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A “double blinded” prospective study was undertaken to determine whether gold bead implantation acupuncture alleviates lameness and pain in dogs, affected by moderate to severe hip dysplasia. Nineteen large-breed adult dogs, of various breeds with clinical and radiographic evidence of hip dysplasia, were randomly assigned to the acupuncture or the placebo group. The acupuncture treatment with gold bead implantation was performed by a licensed acupuncturist. Objective data were acquired, in the gait analysis laboratory, using kinetic and kinematic parameters before and at one and three months after treatment. In the acupuncture group there was a decrease in vertical and peak vertical impulse formation at one month, which indicated an increase in lameness, without any significant difference between groups at three months post-treatment. Subjective data were gathered by radiographs as well as serial complete physical examinations by an experienced clinician and an owner questionnaire, before and at one and three months after treatment. Subjective grading of hip dysplasia radiographs did not show any difference in severity between the two groups. According to the physical examination, one dog in the acupuncture group improved, five stayed the same and three worsened. In the placebo group two dogs improved, four stayed the same and three worsened. According to the questionnaire, three dogs in the acupuncture group improved, four stayed the same and two worsened. In the placebo group three dogs improved and six stayed the same. Serial blood analyses were performed and the results were within normal limits at all times.
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Hip dysplasia is a potentially debilitating orthopaedic disease in which laxity of the coxofemoral joint often leads to secondary osteoarthritis, a reduction in joint function and pain. It has been recognised for many years as being of particular importance in pedigree dogs, especially in larger breeds, and is known to be partly governed by genetic factors. In order to try to control canine hip dysplasia and to reduce its incidence, a number of radiographic screening programmes have been developed worldwide. In 1983, a scheme was established by the British Veterinary Association and supported by the Kennel Club to examine radiographs of dogs' hips by assessing different anatomical features and giving them a numerical score. This article describes the process of scoring in this scheme, explains how to interpret the score and gives advice on the use of hip scores in the selection of breeding animals.
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Objective: To evaluate associations of measures assessed by radiography, 2-D CT, and 3-D CT of the hip joints of immature dogs with osteoarthritis in the same joints at maturity. Animals: 46 hound-type dogs from a colony predisposed to osteoarthritis. Procedures: Images of hip joints (1/dog) were obtained at 16, 32, and 104 weeks of age. Radiographic measures included Norberg angle, distraction index, and osteoarthritis score. Two-dimensional CT measures included acetabular index, percentage of femoral head coverage, and center edge, horizontal toit externe, acetabular anteversion, and ventral, dorsal, and horizontal acetabular sector angles. Three-dimensional CT measures were femoral head and neck volume, femoral neck angle, and femoral head and neck radius. Differences among measures at 16 and 32 weeks in dogs with different osteoarthritis scores at later time points, relationships among variables at each time point, and relationships of single and combined measures with the presence of osteoarthritis at 104 weeks were evaluated. Results: The 16- and 32-week distraction index, center edge angle, dorsal acetabular sector angle, horizontal acetabular sector angle, percentage of femoral head coverage, acetabular index, and Norberg angle and the 32-week femoral neck angle varied significantly with osteoarthritis severity at 104 weeks. Presence of osteoarthritis in mature dogs was most strongly associated with 16-week combined measures of distraction index and center edge angle and 32-week combined measures of dorsal acetabular sector angle and Norberg angle. Conclusions and clinical relevance: Changes in hip joint morphology associated with radiographic signs of osteoarthritis were detectable as early as 16 weeks of age and varied with osteoarthritis severity in adult dogs. The use of combined hip joint measures may improve early identification of dogs predisposed to hip joint osteoarthritis.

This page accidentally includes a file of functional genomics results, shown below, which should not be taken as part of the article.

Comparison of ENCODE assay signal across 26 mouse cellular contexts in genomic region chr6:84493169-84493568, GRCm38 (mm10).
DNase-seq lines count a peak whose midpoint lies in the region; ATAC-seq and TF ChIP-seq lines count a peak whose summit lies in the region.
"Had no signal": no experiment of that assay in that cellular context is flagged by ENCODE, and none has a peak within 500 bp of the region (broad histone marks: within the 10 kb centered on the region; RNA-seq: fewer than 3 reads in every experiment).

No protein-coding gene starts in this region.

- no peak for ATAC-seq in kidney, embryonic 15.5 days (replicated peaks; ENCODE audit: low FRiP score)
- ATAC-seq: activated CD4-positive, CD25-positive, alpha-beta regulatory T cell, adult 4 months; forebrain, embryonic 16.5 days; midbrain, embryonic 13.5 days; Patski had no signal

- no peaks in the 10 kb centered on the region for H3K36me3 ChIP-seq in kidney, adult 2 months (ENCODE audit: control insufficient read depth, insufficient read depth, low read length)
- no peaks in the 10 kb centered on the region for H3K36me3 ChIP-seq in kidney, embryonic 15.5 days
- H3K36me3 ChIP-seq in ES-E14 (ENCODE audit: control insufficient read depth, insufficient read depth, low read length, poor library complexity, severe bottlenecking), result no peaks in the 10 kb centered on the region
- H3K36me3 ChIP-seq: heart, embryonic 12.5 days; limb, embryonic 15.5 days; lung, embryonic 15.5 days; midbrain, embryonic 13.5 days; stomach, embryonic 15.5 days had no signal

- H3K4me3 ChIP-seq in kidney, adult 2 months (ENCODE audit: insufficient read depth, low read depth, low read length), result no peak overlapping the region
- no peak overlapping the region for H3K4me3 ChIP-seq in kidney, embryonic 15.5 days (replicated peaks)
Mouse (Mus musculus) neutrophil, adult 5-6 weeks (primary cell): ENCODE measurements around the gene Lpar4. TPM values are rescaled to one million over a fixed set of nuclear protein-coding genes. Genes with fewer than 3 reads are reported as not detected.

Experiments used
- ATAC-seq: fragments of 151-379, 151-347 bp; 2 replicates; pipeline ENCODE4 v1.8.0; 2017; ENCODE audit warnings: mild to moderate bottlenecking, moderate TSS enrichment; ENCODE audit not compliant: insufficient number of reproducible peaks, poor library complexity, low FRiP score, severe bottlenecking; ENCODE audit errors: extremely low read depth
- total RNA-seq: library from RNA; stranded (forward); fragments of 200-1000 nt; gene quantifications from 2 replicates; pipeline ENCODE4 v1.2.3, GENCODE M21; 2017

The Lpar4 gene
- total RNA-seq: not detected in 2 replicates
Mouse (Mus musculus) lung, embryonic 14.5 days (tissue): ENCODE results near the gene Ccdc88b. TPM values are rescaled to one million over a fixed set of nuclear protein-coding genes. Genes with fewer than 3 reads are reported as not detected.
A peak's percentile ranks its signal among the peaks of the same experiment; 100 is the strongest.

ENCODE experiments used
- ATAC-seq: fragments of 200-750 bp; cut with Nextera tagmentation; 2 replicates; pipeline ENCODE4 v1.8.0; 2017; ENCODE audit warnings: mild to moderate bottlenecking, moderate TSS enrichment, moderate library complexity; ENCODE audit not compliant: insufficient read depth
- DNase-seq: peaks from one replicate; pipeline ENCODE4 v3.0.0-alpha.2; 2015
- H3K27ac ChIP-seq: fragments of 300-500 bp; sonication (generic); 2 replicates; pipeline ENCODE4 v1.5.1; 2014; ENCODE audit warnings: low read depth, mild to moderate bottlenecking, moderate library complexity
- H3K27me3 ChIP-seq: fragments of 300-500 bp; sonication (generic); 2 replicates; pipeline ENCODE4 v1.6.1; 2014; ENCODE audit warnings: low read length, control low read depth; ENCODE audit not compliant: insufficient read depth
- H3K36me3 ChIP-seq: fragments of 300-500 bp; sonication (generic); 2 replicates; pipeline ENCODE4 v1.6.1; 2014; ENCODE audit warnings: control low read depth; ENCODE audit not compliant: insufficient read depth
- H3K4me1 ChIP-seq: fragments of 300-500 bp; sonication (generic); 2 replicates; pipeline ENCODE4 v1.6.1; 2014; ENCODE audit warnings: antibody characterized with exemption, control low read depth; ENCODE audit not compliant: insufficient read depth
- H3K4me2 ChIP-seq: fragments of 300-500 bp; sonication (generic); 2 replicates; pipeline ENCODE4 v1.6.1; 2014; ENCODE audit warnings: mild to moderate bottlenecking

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Purpose The aim of this study was to obtain data on chondral damage and compare the damage patterns of various hip disorders. Methods Data were collected at 100 consecutive arthroscopies, and chondral lesions were recorded on anatomic articular maps divided into different anatomical zones. This geographic zone method made it possible to analyze the ICRS grade and location in relation to the hip morphology. Results The distribution and degree of the chondral defects showed a hip morphology-specific pattern. On the acetabular side, there were high incidences of full-thickness defects in the anterior–superior zone and the middle superior zone in patients with femoroacetabular impingement (FAI) (zone 2: 25.4 % grade 3, 35.5 % grade 4; zone 3: 20.3 % grade 3, 37.2 % grade 4) and borderline dysplasia (zone 2: 31.2 % grade 3, 12.5 % grade 4; zone 3: 18.7 % grade 3, 25 % grade 4). However, in patients with joint laxity, partial-thickness defects were dominant (zone 2: 50 % grade 1, 15 % grade 2; zone 3: 40 % grade 1). In patients with acetabular dysplasia, full-thickness defects extended even to the posterior superior zone (zone 4: 80 % grade 4). On the femoral head side, the incidence of full-thickness cartilage injuries was high in patients with FAI and borderline dysplasia compared to those with joint laxity and acetabular dysplasia. Conclusion Evaluation of chondral damage using the geographic zone method showed that the pattern of cartilage damage was influenced by hip morphology. Understanding of hip disorder-specific chondral damage patterns may be useful for the development of arthroscopic classification of hip disorders and may lead to the establishment of treatment guidelines. Level of evidence Diagnostic study, Level III.